The third talk was about Horizon Scanning (our usual world of academic jargon was replaced  by one of wonkese).  I'm not sure that I got too much out of that one, except to know that the government keeps its eye on potential long-term changes to the world in general that might require science input to think about what to do about them.

After lunch, we had a quick "top ten tips for academics" talk by Chris Fleming from GO-Science.  I wrote them all done on my currently dormant laptop, so can't reproduce them all  here.  But they're all sort of obvious things.  Perhaps one to highlight and record here is the one that (paraphrased) reads don't give up.  This is in the context of trying to give scientific input to a government process.  If you don't succeed in getting your voice heard, or if it is heard but ignored, don't let it stop you trying again.  Probably good advice, there.

There was then a gap of something over an hour before a scheduled all-group optional pub visit to mark the end of the activities we'd be doing all together.  I was going to go into the spectators' gallery of the house of commons, but the organisers, probably sensibly, just decided to move the pub visit forward.  So I went there, and enjoyed talking to some of the other participants in the pairing scheme.  That included another participant from my institution.  I didn't feel too bad about not recognising her since she only started a few weeks ago.

And so to supper and bed.

Wednesday found me taking part in a Nuclear Physics Grant Panel meeting for STFC from the comfort of my office, and some videoconferencing software, then going out with my other half, our daughter and my mum for my partner's birthday for lunch, then to buy a new (though old) car to replace the one that the garage said wasn't worth repairing, then to my partner's Dad's place for dinner, before I returned to mine to prepare for an early start.

That early start involved me getting a lift to the workplace of the civil servant I was paired with.  He works at the Centre for Applied Science and Technology near St Albans.  I got a pretty exhaustive tour of the activities they are involved with, which is basically anything that the police and Home Office need science input for.  Examples include police body armour, license place recognition, CCTV image processing and so on.  It was all interesting stuff, and I enjoyed talking to my pair and his colleagues.  On the other hand it is the sort of place I have visited many times when visiting our students out on placement, so I do feel I'd have learned a lot more if I had been paired with an MP.  Still, I think i got a lot out of the week in general.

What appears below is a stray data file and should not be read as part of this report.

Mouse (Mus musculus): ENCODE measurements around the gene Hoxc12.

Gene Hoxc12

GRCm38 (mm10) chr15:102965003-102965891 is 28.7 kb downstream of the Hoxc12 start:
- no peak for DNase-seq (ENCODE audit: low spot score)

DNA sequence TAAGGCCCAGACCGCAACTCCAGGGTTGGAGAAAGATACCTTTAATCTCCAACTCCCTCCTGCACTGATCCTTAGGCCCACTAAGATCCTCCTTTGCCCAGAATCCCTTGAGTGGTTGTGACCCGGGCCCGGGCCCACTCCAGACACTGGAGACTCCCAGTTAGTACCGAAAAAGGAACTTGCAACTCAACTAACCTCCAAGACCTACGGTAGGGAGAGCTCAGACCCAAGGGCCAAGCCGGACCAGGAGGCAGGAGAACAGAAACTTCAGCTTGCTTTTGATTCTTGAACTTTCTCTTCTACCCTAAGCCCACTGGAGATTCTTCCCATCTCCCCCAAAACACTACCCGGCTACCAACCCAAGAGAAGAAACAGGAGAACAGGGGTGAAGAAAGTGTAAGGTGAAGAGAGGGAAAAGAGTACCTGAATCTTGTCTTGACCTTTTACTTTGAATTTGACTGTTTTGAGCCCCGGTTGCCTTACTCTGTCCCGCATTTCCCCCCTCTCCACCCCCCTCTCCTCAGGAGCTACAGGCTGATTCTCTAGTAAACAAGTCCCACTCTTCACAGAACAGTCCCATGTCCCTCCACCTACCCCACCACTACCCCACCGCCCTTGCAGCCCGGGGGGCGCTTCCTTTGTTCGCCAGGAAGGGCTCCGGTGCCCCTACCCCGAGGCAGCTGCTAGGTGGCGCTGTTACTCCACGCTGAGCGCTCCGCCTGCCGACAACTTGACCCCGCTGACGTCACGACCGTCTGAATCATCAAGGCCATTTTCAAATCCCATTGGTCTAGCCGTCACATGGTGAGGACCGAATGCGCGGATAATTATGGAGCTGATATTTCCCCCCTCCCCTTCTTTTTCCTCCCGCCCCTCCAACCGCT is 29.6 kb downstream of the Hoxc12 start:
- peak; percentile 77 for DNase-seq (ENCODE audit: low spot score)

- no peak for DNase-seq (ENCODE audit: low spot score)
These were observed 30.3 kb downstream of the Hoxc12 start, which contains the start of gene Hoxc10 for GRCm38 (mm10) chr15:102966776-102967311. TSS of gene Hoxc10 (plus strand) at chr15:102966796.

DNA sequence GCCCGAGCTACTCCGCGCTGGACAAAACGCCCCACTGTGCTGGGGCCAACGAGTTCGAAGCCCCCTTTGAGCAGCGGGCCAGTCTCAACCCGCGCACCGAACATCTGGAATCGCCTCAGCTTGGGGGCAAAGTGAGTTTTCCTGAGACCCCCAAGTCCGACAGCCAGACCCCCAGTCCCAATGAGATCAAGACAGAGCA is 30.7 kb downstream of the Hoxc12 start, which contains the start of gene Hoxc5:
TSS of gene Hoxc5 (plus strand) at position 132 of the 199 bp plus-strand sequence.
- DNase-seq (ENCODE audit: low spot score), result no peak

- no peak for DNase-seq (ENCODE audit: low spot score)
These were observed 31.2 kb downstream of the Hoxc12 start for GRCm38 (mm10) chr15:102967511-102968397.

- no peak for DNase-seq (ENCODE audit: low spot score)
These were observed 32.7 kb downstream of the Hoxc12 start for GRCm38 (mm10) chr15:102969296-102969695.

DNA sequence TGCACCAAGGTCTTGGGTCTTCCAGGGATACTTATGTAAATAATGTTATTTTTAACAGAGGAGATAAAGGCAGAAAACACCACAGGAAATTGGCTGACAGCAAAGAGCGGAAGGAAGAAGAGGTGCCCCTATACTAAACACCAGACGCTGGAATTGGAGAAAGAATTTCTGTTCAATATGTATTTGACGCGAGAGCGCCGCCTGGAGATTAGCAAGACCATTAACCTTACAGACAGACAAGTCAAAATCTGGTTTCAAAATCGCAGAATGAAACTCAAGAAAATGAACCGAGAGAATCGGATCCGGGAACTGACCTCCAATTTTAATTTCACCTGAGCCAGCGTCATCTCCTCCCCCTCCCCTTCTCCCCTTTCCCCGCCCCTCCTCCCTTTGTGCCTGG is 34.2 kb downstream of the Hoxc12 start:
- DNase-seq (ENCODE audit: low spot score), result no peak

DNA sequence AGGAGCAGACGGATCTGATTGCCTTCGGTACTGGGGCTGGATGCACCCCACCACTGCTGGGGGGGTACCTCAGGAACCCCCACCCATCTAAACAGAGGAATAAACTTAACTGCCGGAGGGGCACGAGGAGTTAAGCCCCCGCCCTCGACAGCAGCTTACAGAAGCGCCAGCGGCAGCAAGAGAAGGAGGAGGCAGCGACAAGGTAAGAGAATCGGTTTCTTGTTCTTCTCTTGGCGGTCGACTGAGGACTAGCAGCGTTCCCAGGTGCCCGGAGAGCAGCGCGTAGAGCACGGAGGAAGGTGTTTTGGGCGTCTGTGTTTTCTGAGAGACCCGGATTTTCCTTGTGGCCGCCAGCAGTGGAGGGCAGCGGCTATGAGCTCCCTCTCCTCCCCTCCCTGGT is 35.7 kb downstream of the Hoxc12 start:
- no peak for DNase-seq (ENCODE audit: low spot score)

I attended the final talk of the week, at the Royal Society, which summarised some of the work the Royal Society do, particularly in linking with government.  I'm not sure I learned too much, being pretty familiar with the RS, but I think the event was more organised to get us all back together for an informal chat over coffee before the end of the week.  

So - that's it.  Probably too long a blog post, but I might bring up other things as they come to me in following posts.  There will certainly be more to write about when my paired civil servant makes his return visit to Surrey, and when I go to the wrap-up (followed by piss-up) session at the Royal Society in January

Monday, 2 December 2013

Royal Society Pairing Scheme Day 1

I set my alarm for 6 this morning to awake in the hotel in the Strand that the Royal Society was putting me up in to finish assembling and writing the paperwork for the Period Review of our physics programmes at the University of Surrey, sent it off and breathed a sigh of relief.  I headed downstairs to the pretty good breakfast buffet, where I had the habitual breakfast that I have when I'm in hotels, though I would rarely do so at home.  This one was good.  The stuff sitting in the hotplates seemed fresh.  There was fried bread and sautéed potatoes, though no veggie sausages.  There was a nice selection of fresh fruit, too.  The hotel also had a stash of newspapers for guests to take.  No Independent, but at least the Guardian.  

Still, I suppose the day was not about the breakfast.  In the hotel lobby I bumped into a bunch of the other participants and we went off together to the Palace of Westminster to begin our day with a guided tour.  It was fun.  I've been there before, to some receptions - mostly organised by the Institute of Physics together with MPs - but never to much of it, including the actual house of commons and house of lords chambers.  That was pretty neat.  They are much smaller than you'd expect.  Well, much smaller than I expected.